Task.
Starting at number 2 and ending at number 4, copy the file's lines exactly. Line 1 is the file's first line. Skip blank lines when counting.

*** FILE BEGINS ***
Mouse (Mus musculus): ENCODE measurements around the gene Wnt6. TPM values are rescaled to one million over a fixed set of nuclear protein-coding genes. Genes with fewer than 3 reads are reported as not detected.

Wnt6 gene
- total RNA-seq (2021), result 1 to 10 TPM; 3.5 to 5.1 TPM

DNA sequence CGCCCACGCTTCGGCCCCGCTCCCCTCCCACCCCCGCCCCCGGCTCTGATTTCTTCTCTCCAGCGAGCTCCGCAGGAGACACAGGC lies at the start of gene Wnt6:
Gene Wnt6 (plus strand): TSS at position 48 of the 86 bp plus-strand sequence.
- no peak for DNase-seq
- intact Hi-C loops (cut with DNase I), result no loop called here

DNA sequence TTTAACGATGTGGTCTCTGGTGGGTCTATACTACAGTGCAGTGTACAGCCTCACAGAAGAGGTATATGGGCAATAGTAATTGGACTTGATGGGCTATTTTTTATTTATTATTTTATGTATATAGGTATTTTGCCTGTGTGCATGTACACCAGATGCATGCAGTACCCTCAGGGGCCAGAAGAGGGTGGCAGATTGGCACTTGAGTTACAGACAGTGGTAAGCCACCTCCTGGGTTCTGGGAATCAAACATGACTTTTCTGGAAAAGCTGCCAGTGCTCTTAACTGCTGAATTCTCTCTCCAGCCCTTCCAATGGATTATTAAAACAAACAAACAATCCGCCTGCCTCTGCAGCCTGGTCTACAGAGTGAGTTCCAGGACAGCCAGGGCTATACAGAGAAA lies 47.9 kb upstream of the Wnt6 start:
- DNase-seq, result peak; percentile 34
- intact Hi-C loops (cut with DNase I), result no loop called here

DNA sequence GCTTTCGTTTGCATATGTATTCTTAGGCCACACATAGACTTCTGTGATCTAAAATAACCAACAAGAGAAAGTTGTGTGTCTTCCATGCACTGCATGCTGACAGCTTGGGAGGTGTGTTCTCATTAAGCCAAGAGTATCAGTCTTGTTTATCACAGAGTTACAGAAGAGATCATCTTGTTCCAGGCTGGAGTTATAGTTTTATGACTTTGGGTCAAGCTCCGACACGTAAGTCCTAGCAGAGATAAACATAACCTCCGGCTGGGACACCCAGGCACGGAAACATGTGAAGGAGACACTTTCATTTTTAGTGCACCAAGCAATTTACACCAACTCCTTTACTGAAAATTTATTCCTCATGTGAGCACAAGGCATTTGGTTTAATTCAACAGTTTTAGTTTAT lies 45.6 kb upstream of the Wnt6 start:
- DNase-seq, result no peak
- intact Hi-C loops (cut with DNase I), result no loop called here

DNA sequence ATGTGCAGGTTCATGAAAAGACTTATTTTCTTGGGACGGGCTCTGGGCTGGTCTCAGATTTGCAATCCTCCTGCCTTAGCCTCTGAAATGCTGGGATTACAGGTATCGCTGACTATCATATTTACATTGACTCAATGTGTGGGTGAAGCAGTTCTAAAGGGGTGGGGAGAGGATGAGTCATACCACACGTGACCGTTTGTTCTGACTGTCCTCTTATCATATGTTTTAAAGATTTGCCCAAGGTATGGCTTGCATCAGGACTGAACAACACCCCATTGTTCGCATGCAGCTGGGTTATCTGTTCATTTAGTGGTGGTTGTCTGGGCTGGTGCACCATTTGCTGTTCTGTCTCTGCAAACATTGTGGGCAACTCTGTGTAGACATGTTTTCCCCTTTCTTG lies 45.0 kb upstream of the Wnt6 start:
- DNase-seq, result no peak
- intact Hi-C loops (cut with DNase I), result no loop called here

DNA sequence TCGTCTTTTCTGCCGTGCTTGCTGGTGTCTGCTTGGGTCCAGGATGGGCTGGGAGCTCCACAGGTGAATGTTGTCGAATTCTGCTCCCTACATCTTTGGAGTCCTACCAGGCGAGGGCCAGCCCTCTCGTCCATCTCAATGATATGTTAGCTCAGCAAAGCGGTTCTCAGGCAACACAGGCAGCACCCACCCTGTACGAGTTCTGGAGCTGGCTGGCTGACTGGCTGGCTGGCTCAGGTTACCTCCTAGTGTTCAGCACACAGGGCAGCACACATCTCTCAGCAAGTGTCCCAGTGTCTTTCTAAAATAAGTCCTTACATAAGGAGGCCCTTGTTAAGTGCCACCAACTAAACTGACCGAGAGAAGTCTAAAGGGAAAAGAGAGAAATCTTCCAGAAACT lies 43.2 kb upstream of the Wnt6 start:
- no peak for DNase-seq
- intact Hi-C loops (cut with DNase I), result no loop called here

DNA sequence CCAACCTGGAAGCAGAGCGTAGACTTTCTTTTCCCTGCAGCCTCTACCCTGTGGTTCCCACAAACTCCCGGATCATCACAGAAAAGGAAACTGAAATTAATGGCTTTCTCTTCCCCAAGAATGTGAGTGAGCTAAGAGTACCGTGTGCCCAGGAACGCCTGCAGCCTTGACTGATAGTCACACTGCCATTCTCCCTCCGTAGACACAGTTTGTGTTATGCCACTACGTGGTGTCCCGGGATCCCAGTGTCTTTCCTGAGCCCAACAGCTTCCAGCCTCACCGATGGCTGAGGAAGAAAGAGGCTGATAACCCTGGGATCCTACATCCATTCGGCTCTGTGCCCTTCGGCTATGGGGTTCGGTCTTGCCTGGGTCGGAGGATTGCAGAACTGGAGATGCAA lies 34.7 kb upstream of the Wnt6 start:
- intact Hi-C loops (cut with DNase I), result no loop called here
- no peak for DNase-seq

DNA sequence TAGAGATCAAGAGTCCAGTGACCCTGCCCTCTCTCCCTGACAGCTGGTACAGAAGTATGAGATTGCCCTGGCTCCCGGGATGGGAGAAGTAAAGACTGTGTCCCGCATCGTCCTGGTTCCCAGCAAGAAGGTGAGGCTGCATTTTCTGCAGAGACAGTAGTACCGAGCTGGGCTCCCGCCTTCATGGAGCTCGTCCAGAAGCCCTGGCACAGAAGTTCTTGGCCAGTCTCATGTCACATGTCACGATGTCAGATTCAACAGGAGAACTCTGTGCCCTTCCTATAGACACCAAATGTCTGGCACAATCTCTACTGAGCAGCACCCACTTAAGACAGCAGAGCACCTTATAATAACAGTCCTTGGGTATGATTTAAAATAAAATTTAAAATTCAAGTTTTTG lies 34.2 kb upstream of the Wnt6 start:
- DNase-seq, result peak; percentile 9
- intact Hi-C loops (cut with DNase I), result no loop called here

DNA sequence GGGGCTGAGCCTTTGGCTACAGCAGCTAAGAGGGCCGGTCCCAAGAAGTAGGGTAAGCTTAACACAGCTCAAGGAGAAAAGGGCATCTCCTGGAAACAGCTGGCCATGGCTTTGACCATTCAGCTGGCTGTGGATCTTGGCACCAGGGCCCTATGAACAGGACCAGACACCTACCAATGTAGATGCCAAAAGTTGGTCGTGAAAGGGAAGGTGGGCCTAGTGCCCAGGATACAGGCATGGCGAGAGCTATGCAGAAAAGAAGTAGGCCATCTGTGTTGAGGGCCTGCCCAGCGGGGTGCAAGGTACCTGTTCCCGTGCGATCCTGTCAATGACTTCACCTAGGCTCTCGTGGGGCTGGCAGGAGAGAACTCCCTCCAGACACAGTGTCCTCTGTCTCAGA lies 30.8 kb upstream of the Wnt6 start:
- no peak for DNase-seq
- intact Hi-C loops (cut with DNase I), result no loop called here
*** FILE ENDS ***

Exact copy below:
Wnt6 gene
- total RNA-seq (2021), result 1 to 10 TPM; 3.5 to 5.1 TPM

DNA sequence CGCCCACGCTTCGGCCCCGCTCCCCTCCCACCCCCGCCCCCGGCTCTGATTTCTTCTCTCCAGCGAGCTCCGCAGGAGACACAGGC lies at the start of gene Wnt6: